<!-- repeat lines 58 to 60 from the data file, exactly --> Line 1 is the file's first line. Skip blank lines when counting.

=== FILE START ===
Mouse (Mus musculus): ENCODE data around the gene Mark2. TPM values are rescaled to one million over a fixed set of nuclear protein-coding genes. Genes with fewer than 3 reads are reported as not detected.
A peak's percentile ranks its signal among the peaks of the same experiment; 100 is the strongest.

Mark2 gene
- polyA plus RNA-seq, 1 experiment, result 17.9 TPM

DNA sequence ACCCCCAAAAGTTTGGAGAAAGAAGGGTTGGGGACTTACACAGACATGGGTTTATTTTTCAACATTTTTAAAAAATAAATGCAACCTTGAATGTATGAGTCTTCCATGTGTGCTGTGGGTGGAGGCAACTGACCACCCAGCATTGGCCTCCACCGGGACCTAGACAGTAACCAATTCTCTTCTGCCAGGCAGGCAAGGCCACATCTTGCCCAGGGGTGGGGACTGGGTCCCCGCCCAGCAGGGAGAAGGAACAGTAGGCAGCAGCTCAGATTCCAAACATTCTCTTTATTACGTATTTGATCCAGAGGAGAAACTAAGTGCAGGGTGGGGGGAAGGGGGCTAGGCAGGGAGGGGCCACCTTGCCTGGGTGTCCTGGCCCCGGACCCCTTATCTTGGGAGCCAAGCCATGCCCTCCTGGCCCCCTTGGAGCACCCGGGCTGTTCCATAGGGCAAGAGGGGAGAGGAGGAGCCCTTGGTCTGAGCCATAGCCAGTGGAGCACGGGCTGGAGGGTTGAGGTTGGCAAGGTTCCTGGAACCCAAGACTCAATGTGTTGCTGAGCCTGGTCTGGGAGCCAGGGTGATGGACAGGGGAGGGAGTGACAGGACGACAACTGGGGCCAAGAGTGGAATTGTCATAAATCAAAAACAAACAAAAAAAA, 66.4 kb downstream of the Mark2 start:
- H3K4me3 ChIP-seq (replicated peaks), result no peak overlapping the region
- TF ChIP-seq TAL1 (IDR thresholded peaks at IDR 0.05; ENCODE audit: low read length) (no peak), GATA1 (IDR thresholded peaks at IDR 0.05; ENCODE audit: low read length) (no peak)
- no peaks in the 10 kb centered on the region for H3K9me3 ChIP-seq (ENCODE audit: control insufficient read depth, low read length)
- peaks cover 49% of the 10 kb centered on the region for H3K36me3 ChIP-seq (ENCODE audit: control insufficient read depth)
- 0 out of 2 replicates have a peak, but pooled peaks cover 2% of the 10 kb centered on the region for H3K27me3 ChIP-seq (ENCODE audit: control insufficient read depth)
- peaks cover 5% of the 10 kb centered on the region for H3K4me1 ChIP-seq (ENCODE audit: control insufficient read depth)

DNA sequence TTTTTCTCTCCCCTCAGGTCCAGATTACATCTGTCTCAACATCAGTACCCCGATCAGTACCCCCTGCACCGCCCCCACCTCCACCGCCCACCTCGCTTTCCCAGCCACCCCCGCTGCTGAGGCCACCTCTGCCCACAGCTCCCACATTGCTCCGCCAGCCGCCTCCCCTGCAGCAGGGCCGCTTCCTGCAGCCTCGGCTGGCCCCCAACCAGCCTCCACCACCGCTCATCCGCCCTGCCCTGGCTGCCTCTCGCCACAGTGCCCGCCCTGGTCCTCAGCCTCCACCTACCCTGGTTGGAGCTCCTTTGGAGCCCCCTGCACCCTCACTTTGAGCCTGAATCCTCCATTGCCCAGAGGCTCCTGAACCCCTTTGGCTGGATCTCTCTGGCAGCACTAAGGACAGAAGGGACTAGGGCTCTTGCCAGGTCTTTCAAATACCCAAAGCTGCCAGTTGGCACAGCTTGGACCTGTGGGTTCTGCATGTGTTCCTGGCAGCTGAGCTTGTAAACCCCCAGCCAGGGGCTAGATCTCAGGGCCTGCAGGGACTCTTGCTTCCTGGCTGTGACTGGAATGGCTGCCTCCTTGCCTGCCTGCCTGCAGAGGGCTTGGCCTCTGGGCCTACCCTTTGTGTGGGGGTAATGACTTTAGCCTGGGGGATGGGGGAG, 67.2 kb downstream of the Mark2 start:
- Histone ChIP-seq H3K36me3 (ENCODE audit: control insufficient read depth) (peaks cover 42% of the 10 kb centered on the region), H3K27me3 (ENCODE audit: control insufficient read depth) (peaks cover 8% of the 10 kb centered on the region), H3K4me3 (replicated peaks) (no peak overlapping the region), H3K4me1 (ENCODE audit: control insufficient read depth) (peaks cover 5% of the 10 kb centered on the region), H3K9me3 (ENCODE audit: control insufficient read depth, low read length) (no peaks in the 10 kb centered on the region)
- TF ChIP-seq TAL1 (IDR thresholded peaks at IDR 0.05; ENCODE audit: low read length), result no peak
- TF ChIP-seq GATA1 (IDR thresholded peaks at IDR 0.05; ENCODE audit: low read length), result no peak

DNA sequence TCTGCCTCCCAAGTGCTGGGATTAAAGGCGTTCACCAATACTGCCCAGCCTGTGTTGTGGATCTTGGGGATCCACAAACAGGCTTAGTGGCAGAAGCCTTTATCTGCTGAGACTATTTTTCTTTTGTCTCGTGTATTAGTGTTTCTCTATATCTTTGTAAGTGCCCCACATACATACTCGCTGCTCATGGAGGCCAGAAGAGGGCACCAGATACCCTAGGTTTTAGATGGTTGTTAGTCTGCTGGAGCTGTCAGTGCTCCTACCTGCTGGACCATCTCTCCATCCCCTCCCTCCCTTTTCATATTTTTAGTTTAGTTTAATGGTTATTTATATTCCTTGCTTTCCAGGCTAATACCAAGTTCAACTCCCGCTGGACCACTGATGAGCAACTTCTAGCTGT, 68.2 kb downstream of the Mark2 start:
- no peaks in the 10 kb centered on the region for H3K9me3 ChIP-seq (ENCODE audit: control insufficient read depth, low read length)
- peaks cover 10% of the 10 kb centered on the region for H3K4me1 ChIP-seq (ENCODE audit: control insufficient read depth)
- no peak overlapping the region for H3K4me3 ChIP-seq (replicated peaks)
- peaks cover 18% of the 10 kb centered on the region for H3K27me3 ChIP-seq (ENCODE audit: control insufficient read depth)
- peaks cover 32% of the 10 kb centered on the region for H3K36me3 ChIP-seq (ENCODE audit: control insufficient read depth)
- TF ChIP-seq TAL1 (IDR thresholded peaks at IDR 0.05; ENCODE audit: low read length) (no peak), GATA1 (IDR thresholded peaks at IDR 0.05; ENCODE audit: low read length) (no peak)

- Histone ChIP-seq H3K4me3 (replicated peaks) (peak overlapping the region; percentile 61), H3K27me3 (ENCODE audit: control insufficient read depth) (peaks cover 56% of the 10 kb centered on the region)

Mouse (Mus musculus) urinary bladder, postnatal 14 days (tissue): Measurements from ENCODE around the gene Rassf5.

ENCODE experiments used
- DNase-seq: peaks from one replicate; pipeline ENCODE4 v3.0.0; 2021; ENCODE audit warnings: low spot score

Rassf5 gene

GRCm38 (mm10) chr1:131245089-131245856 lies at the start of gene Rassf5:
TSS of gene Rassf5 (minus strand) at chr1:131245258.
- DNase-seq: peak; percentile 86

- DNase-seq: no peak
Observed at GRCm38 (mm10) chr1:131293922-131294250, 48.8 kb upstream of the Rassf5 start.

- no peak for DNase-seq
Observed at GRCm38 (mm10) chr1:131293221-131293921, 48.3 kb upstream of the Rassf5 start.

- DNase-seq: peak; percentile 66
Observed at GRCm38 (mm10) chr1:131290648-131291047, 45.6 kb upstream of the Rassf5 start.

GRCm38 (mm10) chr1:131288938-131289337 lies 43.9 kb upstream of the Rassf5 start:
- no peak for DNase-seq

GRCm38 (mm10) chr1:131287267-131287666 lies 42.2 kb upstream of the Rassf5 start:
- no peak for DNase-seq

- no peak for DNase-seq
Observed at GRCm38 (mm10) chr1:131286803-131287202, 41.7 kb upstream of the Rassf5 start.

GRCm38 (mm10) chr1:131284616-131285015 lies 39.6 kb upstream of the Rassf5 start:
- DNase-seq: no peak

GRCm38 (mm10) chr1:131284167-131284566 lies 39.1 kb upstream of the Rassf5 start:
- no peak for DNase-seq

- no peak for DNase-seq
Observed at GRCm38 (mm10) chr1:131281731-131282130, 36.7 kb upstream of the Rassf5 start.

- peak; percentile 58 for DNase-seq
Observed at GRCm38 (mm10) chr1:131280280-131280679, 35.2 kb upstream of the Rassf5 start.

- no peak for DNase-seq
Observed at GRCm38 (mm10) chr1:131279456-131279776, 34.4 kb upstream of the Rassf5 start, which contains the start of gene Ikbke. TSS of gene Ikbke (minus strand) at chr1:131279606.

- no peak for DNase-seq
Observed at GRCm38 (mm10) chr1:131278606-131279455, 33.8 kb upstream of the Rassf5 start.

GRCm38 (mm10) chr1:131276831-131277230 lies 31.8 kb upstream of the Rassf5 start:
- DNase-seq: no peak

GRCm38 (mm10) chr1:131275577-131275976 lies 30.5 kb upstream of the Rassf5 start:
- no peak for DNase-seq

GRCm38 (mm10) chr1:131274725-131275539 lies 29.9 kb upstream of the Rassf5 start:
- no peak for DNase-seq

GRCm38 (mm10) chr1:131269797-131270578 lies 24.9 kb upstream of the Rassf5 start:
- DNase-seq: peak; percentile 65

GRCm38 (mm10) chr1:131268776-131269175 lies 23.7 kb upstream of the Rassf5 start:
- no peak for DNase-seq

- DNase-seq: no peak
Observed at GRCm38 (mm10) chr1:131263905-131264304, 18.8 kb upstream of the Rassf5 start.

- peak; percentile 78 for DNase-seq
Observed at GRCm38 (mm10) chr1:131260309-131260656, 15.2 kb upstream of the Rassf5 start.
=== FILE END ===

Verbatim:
- no peak for DNase-seq

GRCm38 (mm10) chr1:131274725-131275539 lies 29.9 kb upstream of the Rassf5 start:
- no peak for DNase-seq